Spotting mildew and mold in your own home is perhaps a nightmare. Their presence is certainly an indication of other issues cropping in the structure of your home.
So, is there any way to prevent their occurrence? Well, there is a way; it is of using a moisture meter.
How does moisture meter work? A moisture meter works in different ways to compute the amount of moisture on the surface of the target substance. It uses pins, electric currents, radio waves, reagents, probes, mirrors, or silicone or aluminum oxides.
More and more people are using a moisture meter for this reason. It is a clever device that measures the amount of water or liquid in materials such as paper and wood. This result is useful in determining how damp material is.
Subsequently, you can decide whether the material is ready for use or needs further inspection. Paper and wood items are highly sensitive to moisture content. This content heavily influences their physical properties. High moisture content for a few months can gradually degrade a material.
While several people use these devices for gauging the wood’s water content, a few models work efficiently even on drywall and concrete surfaces. Unfortunately, moisture is found even in surfaces which we consider as dry.
This is exactly why you should have a moisture meter. It is a versatile device that contractors and DIYers use prior to woodworking. So, how do they work to calculate the moisture level? Let’s find out!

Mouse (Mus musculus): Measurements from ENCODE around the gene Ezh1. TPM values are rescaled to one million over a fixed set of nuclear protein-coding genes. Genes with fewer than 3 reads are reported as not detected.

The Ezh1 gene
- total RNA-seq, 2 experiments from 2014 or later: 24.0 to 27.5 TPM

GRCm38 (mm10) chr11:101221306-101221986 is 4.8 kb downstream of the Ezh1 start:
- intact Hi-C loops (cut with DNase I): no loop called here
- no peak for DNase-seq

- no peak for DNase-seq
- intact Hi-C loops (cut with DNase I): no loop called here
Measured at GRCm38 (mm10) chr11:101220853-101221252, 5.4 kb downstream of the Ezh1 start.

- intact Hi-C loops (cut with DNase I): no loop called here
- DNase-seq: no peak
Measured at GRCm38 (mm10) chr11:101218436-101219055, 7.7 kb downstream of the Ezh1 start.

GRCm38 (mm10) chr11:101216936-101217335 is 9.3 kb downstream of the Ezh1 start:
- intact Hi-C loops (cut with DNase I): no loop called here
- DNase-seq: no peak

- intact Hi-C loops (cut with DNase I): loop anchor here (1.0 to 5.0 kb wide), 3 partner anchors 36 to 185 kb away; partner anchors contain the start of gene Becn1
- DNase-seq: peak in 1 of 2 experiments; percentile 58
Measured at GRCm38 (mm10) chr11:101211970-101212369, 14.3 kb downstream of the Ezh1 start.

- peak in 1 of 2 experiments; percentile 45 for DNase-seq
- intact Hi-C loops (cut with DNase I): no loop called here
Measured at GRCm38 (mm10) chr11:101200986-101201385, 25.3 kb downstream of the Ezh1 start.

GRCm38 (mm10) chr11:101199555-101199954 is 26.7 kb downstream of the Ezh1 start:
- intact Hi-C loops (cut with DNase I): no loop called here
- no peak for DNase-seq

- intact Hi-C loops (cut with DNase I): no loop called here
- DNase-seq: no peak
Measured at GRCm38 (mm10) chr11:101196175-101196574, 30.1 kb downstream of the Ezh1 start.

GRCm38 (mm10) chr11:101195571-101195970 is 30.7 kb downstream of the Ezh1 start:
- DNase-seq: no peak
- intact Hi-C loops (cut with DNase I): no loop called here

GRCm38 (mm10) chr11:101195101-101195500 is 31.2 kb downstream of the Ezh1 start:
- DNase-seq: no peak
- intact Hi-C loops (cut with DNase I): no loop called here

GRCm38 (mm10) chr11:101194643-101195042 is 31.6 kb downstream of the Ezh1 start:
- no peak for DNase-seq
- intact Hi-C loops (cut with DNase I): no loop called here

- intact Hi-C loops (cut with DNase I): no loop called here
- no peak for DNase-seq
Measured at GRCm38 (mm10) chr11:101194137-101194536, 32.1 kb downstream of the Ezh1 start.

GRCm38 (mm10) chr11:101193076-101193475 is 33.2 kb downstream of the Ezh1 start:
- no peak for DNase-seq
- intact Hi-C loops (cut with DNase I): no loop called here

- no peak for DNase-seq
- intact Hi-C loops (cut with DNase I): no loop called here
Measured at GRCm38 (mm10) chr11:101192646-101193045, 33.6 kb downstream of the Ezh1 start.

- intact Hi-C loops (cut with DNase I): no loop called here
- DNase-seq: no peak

MY TOP Moisture Meter Pick:
If you are looking for a good overall moisture meter, I recommend the General Tools MMD4E Digital Moisture Meter (you can check Amazon), because it features an easy-to-read LCD display for quick and easy viewing. It gives you an instant reading of moisture if you stick it in any piece of wood.
Types of Moisture Meters
There is no standard or single mechanism using which moisture meters work. As they can measure a variety of materials, they are available in different styles and use different measurement technologies.
The style indicates the purpose. Considering the relation between the style, application, and measuring technology, these devices are of two types namely, handheld or fixed mounts.
Handheld Moisture Meters
These meters are highly portable and are useful for measuring the level of moisture in building materials, soils, and agricultural products such as bulk grains. Four types of handheld versions exist, which are as follows:
How Does a Pin-Type Moisture Meter Work? These devices employ an invasive mechanism to gauge the moisture level. They come with a pair of pins that are pushed into the material under investigation. As pins go inside the material, they are likely to result in surface damage.
Thus, it is wise to test at the back of the material. These meters work on the basis of electrical resistance. When the pins penetrate the material, an electrical current is passed.
The amount of moisture is inversely proportional to the amount of resistance. As moisture is a good conductor of electricity, its high level means a low material resistance value.
The resulting measurements are affected by the differences in the naturally-occurring composition of woods.
Thus, these moisture meters are typically calibrated for specific woods. As pin-type devices inspect a very small area, they are subject to moisture fluctuations present in a sample.